Antarctica research may shed light on polar ice breakdown

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Julia Wellner is looking forward to her two-month-long, taxpayer-funded cruise, but there won’t be any poolside lounging, spa visits or blackjack tables.

Instead, the University of Houston marine geologist will be charging through frigid waters aboard a 300-foot ice-breaking ship, collecting Antarctic sediment samples that could shed new light on melting polar ice caps and rising sea levels across the globe.

The National Science Foundation in September awarded Wellner, visiting professor and researcher of geosciences at UH, a $269,000 grant to support a research cruise to Antarctica, where she will study the area that was the Larsen B ice shelf.

When this massive block of ice – about the size of Rhode Island and up to 200 meters thick – broke off from the continent in 2002 and floated away, it was an international news event and took scientists by surprise. Experts believe it was caused by rising temperatures and could portend further breakdown of the ice cap as the planet continues to warm.

By studying the sediment of the ocean floor beneath the Larsen ice shelf, Wellner hopes to identify the telltale signs of an ice shelf break. Her findings could help scientists predict future ice shelf collapses and their impact on sea levels.

The melting of ice shelves – which are huge sheets of ice floating over water – was previously thought to have little impact on sea levels. However satellite data has shown that melting ice shelves contribute to rising seas through their impact on glacier flows, Wellner said.

Because Antarctica and Greenland remain two of the biggest unknowns in global climate modeling, understanding ice shelf breakdown can help scientists better predict ocean levels as the polar ice melts, Wellner said.

By taking sediment samples from as deep as 80 feet below the sea floor, Wellner can assess the condition of the Larsen ice shelf going back 20,000 years. By verifying that the area has not seen open water in all that time, scientists can confirm that the ice break was caused by rising temperatures and was not a cyclical event.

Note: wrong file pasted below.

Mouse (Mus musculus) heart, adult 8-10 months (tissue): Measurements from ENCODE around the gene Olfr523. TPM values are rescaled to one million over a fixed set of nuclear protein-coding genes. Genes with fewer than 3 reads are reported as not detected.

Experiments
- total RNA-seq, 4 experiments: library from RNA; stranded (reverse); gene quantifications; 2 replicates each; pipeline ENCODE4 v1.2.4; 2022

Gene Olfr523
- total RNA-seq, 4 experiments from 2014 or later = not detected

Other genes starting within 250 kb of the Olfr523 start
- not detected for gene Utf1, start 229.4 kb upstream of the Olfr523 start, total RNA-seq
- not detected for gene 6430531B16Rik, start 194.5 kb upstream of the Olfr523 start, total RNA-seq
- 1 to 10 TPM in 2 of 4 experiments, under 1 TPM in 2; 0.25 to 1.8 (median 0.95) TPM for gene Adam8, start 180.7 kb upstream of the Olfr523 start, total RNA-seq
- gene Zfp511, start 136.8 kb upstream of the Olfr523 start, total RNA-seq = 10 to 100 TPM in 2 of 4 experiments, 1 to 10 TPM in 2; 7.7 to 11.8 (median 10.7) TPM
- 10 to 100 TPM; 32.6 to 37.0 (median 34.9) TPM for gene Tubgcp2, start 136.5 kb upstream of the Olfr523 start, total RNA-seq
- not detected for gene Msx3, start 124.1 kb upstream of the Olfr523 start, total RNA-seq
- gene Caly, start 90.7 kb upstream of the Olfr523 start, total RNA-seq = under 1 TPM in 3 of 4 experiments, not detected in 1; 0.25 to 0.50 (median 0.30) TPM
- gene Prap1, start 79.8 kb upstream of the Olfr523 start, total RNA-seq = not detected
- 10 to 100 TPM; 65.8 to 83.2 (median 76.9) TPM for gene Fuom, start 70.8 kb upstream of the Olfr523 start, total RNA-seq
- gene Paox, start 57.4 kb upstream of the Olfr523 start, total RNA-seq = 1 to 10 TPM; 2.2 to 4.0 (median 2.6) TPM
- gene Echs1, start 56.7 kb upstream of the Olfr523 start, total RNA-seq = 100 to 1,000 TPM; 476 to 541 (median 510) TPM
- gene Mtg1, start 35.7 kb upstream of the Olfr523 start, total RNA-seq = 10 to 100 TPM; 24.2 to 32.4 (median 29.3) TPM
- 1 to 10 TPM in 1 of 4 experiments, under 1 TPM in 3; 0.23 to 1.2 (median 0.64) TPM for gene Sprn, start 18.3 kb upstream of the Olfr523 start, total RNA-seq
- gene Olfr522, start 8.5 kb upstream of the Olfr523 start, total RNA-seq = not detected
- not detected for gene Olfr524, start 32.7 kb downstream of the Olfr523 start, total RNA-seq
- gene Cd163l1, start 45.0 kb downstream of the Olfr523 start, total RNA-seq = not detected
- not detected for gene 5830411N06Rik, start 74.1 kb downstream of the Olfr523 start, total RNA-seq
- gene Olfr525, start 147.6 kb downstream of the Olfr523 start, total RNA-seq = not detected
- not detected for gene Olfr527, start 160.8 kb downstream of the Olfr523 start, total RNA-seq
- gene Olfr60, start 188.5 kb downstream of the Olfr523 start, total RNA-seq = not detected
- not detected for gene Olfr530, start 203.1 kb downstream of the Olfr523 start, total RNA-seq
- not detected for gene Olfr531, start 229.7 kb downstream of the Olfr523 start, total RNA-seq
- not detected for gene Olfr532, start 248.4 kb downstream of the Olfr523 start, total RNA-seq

Her upcoming research cruise will not be Wellner’s first encounter with the break up of the Larsen B ice shelf. While on a research vessel in the Weddell Sea in 2002, Wellner and other scientists aboard the ship noticed many more large icebergs in the water than was usual. Only later did scientists realize the ice shelf had broken and the icebergs were the remains of the Larsen B.

Wellner’s two-month cruise to the Antarctic Peninsula will begin in January 2009, with three follow-up trips scheduled for the next four years. She will set sail from Chile aboard the Nathaniel B. Palmer, a research vessel operated by the NSF. It carries about two dozen scientists conducting a variety of Antarctic-related research.

“It’s amazing to be on this boat,” Wellner said. “I can’t think of a luckier way to do research.”

After traversing the rough waters of the Drake Passage to reach Antarctica, the ship begins the arduous task of cutting its way through the ice. Rather than ramming the ice with sheer horsepower, the ship rides up on top of the ice and uses its weight to break the ice.

The scientists and crew live on the ship. Wellner will have a room with a heater and a private bathroom. Although January is summer in Antarctica, the temperature is still comparable to Wisconsin in winter, she said.

Rolando Garcia
Natural Sciences and Mathematics Communications

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